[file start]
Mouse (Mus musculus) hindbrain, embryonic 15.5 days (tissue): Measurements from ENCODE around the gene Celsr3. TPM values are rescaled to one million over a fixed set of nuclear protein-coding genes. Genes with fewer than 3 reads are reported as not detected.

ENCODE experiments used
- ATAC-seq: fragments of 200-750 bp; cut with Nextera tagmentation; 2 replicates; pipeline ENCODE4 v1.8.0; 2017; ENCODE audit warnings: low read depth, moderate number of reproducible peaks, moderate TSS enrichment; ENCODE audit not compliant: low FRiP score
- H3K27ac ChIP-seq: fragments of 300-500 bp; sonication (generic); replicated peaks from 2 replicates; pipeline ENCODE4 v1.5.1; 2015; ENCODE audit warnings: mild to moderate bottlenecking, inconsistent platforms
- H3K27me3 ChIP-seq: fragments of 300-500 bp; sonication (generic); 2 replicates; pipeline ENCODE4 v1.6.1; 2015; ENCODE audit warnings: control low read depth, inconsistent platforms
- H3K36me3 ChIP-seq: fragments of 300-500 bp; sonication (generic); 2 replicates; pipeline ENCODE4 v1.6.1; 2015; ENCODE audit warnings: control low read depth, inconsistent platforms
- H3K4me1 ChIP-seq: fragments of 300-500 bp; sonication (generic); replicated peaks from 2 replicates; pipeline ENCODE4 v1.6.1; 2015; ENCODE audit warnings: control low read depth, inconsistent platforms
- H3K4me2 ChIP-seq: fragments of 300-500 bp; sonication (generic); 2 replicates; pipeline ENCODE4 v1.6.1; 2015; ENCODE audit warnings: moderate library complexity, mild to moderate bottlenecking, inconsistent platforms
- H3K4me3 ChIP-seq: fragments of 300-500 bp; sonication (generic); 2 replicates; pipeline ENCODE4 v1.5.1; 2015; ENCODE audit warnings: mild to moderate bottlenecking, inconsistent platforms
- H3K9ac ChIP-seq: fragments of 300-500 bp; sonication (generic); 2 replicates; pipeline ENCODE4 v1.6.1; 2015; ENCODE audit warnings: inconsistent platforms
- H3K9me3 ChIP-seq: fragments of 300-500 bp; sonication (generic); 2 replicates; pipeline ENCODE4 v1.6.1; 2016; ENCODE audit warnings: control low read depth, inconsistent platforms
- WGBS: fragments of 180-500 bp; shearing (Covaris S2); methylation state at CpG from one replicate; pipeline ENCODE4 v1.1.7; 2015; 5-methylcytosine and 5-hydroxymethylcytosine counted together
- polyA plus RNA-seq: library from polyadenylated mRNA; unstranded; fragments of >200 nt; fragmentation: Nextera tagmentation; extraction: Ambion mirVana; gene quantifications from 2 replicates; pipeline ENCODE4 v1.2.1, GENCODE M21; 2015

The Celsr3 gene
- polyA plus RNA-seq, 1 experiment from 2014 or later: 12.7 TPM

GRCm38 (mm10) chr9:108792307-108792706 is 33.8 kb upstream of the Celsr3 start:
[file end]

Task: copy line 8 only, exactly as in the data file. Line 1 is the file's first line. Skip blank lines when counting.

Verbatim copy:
- H3K4me2 ChIP-seq: fragments of 300-500 bp; sonication (generic); 2 replicates; pipeline ENCODE4 v1.6.1; 2015; ENCODE audit warnings: moderate library complexity, mild to moderate bottlenecking, inconsistent platforms